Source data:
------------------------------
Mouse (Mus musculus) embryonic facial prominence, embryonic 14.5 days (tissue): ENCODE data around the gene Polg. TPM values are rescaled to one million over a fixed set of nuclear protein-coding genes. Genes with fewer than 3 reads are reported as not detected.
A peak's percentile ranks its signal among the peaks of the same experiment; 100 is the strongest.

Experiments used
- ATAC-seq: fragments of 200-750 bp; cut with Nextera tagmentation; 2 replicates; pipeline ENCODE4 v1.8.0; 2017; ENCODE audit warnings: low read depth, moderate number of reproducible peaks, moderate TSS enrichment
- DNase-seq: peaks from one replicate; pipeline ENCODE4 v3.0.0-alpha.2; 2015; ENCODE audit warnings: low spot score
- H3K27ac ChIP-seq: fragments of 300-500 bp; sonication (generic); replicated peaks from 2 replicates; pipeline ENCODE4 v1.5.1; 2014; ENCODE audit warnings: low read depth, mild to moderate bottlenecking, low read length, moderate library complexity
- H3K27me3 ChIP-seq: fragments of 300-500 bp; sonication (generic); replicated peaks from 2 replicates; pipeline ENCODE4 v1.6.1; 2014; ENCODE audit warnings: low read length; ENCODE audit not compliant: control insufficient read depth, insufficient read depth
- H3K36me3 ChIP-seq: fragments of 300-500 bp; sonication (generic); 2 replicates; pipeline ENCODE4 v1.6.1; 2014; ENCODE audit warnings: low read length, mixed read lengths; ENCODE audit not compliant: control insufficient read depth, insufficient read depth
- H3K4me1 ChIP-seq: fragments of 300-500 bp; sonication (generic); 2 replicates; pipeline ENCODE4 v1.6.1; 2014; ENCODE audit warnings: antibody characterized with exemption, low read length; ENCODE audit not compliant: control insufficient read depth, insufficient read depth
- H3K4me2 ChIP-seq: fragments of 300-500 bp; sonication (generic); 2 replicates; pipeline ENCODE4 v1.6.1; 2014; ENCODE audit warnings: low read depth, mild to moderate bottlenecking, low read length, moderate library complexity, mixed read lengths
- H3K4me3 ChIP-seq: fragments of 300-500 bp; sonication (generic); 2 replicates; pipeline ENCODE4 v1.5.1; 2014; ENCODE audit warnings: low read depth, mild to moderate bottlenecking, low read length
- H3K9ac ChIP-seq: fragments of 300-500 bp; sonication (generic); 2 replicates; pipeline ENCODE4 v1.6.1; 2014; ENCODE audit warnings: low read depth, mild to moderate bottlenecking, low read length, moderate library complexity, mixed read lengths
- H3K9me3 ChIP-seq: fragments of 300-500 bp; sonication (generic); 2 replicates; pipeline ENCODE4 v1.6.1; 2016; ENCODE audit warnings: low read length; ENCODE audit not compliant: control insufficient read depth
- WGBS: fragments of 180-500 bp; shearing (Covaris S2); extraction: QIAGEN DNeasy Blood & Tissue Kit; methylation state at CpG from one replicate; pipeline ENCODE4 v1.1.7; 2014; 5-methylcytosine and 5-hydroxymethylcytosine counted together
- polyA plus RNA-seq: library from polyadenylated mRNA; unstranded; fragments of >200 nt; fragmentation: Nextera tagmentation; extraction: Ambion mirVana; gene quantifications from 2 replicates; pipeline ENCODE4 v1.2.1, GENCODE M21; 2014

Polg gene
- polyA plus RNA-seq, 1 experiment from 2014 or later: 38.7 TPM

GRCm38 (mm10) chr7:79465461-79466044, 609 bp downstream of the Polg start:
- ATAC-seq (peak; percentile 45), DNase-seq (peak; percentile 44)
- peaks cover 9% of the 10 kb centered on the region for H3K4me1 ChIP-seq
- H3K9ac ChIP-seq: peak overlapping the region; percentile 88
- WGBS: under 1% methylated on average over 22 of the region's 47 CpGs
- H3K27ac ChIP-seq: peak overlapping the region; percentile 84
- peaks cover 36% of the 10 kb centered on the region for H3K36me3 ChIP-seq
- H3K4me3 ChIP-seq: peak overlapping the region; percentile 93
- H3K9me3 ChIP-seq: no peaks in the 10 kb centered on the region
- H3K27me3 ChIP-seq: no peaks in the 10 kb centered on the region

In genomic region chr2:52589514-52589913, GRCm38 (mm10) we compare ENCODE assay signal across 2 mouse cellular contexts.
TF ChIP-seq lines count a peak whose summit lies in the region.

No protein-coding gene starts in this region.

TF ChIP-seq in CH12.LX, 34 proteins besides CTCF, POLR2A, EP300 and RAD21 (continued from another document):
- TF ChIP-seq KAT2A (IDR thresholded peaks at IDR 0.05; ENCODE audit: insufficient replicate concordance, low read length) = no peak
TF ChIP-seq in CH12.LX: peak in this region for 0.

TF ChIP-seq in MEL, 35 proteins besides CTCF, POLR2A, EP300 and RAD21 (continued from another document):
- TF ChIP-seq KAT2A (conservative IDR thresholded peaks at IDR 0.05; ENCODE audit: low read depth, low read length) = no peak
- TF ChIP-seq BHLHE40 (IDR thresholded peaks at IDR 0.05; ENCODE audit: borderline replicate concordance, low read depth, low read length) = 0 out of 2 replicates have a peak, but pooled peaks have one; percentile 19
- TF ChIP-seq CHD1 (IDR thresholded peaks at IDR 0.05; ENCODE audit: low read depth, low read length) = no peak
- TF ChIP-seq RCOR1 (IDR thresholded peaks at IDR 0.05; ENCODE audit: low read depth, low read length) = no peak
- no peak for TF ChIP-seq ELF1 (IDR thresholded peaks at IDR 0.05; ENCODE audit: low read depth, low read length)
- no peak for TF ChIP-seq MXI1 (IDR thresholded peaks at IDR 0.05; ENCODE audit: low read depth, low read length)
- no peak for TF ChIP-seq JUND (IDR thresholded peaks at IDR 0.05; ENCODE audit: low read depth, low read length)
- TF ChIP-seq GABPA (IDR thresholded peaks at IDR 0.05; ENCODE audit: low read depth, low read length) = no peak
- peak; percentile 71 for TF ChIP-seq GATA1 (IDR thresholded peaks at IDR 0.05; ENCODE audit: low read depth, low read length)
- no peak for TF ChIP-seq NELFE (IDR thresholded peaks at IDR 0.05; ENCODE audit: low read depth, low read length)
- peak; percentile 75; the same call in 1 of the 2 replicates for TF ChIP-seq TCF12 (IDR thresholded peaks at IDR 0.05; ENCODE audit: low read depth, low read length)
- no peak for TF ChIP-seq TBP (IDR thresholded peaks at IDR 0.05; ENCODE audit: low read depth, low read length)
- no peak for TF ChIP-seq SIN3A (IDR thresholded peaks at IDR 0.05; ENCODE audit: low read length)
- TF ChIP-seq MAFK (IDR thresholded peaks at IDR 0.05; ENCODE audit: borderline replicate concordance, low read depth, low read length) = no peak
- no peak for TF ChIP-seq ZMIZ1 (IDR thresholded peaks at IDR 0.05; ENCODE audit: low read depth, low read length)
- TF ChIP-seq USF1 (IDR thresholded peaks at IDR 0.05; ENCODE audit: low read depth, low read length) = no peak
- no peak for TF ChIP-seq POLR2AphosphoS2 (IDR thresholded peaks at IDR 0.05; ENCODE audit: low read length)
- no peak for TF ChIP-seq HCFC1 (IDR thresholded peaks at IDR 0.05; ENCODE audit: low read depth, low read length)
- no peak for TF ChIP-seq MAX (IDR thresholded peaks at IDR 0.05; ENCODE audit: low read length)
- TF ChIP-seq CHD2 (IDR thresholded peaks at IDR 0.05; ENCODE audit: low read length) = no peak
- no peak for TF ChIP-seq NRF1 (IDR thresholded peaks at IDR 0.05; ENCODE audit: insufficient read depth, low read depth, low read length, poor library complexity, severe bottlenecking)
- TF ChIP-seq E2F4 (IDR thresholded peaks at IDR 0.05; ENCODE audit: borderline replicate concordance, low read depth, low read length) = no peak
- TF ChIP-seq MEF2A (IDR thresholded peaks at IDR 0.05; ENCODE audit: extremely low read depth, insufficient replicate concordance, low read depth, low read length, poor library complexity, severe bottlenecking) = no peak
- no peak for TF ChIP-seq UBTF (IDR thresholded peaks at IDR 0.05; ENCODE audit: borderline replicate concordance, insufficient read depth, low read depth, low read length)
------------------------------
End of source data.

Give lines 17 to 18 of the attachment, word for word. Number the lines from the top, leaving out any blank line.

- polyA plus RNA-seq, 1 experiment from 2014 or later: 38.7 TPM

GRCm38 (mm10) chr7:79465461-79466044, 609 bp downstream of the Polg start: